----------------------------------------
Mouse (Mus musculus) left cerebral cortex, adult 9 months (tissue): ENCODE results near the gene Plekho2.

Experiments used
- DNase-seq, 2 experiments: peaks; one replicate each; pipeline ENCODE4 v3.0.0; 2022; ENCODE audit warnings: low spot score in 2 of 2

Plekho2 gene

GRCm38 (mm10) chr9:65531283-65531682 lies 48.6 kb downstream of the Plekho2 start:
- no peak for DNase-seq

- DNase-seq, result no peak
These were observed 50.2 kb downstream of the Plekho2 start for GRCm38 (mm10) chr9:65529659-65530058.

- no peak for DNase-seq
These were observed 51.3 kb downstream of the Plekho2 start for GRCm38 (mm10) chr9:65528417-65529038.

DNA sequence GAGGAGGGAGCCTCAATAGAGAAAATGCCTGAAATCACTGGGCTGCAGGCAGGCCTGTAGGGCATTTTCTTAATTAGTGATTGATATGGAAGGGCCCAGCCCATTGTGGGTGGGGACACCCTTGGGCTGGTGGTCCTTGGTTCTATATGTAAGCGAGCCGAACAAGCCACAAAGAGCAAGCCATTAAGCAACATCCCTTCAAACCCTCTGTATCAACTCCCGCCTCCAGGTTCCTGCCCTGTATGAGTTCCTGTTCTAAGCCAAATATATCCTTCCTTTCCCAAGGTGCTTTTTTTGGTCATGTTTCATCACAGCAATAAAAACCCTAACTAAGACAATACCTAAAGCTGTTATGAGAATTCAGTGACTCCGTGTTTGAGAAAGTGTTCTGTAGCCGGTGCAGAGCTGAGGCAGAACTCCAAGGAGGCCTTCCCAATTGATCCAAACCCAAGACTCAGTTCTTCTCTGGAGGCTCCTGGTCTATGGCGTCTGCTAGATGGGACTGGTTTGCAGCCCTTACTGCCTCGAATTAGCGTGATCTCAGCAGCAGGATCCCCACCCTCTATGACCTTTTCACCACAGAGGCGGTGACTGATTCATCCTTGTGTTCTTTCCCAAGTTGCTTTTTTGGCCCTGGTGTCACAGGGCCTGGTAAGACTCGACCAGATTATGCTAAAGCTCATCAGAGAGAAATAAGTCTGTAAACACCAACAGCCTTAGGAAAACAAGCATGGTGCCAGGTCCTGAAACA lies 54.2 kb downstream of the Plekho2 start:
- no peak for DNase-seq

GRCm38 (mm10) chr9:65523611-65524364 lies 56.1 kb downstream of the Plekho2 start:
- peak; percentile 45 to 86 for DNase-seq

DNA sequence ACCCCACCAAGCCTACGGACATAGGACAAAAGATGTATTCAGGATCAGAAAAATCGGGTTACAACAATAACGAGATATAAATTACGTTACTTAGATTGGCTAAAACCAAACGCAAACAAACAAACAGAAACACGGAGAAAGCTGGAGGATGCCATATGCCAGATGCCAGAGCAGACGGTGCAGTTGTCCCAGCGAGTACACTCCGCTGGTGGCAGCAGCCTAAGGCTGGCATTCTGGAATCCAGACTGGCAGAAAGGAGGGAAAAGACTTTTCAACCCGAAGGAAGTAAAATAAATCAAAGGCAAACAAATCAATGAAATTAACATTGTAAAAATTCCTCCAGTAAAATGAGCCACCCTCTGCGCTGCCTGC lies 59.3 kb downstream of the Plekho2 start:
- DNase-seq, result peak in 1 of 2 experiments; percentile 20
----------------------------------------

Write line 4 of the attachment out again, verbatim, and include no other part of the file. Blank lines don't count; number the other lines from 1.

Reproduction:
Plekho2 gene